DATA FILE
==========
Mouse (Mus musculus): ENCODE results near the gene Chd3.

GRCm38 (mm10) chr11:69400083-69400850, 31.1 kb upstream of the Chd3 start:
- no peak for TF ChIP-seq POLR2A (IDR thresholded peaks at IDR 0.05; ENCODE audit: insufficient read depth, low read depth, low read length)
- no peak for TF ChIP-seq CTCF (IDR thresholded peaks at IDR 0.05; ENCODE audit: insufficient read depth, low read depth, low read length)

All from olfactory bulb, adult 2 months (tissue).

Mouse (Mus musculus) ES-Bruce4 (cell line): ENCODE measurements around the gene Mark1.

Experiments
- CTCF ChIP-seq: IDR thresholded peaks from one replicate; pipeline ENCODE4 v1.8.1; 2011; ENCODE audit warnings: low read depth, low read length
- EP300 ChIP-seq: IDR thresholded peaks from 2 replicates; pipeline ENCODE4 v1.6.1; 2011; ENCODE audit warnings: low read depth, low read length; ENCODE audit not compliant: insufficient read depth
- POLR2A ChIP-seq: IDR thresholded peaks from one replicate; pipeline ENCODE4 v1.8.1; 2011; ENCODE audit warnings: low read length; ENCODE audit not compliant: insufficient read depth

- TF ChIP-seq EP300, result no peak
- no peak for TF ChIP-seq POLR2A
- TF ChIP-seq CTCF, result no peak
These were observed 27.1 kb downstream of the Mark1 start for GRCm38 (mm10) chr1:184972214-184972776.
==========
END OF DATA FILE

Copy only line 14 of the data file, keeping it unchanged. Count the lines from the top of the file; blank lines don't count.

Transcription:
These were observed 27.1 kb downstream of the Mark1 start for GRCm38 (mm10) chr1:184972214-184972776.